Windows has a number of features built into to make using a computer easier for people with disabilities. The Ease of Access Centre (shortcut Windows key + U)  is way to get to these quickly, and to have some guidance on what to use.

Who is it for?

Users with a broad range of difficulties including:-

  • blind and visual impairments,
  • physical disabilities,
  • cognitive difficulties,
  • difficulties with text.

The options make the computer behave slightly differently to how it normally would. The options all have shortcuts to enable them, and include:-

Sticky keys (press shift 5 times) – a facility that lets you use the keyboard one handed. Any function that requires holding down two or more keys – such as Ctrl/Alt/Del can be done one key at a time. Useful for those who have restricted mobility in one hand.

Filter keys (hold shift down for 8 seconds) – a way to limit repeated key strokes for users who have a tremor. Ordinarily you can hit a key to repeat a letter and it will immediately appear. With filter keys you can set a delay for the second key press.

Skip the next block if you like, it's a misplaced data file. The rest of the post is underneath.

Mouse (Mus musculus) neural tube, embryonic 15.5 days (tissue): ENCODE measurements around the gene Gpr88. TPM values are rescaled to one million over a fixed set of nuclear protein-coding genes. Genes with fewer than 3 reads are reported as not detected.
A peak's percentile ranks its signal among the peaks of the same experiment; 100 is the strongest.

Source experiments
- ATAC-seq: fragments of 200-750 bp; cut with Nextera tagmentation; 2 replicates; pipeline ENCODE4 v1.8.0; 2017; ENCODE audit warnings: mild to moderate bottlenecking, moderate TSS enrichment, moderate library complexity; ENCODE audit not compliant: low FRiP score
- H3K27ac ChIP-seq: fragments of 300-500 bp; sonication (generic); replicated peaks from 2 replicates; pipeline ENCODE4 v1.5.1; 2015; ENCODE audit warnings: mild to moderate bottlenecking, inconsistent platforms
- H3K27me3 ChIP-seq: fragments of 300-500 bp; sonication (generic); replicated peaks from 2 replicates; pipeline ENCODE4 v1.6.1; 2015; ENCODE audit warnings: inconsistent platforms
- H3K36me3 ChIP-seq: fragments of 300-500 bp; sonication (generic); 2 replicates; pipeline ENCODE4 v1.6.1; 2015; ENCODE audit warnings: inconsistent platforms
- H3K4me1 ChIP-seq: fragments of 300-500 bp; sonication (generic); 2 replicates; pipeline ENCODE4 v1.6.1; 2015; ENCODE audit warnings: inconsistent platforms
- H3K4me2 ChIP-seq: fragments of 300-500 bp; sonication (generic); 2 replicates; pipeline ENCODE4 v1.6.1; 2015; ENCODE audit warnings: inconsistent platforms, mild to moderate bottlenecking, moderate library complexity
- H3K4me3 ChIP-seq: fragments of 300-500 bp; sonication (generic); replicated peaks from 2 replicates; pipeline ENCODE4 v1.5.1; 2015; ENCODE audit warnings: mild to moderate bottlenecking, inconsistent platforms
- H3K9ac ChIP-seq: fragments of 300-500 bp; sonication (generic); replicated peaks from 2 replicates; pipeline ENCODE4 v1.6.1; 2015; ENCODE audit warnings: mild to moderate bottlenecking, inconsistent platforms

Narrator (Windows key + enter) – a screen reader that reads the on-screen text including the dialogue boxes and warnings that appear.

Speech to text  (no shortcut) – a function that lets you dictate to your computer.

High Contrast (Ctrl + left shift + PrtScreen) – to make the screen easier to read by using yellow text on a black background and enlarging the icons.

Magnifier (Windows + + to turn on, Windows Key + Esc to turn off) – enlarges sections of the screen as you pass the mouse over them.

On-screen keyboard (no shortcut) – for users using a touch screen, switches, or eye-gaze.

Mouse options include – changing the size and colour of the cursor, adding a trail to make it easier to see, showing its position when you press Ctrl, and changing the thickness of the cursor.

How do I use it?

These options make Windows computers for people with a range of difficulties, whether they are physical in operating the keyboard, visual in working with the screen, or with literacy and both reading and writing text.

As with most things on a computer you can often get to them in different ways. The easiest is probably to hold down the Windows key and press U.

What else is there?

Some of these options, such as Narrator and  Speech to Text are not very sophisticated and there are commercial products that do it all better, but the Ease of Access Centre can get you started.

You can find out more at either of these links.

To find out more visit either

Or – 

You can also add on toolbars such as those from WordqSpeakq, or Texthelp. (See later posts.)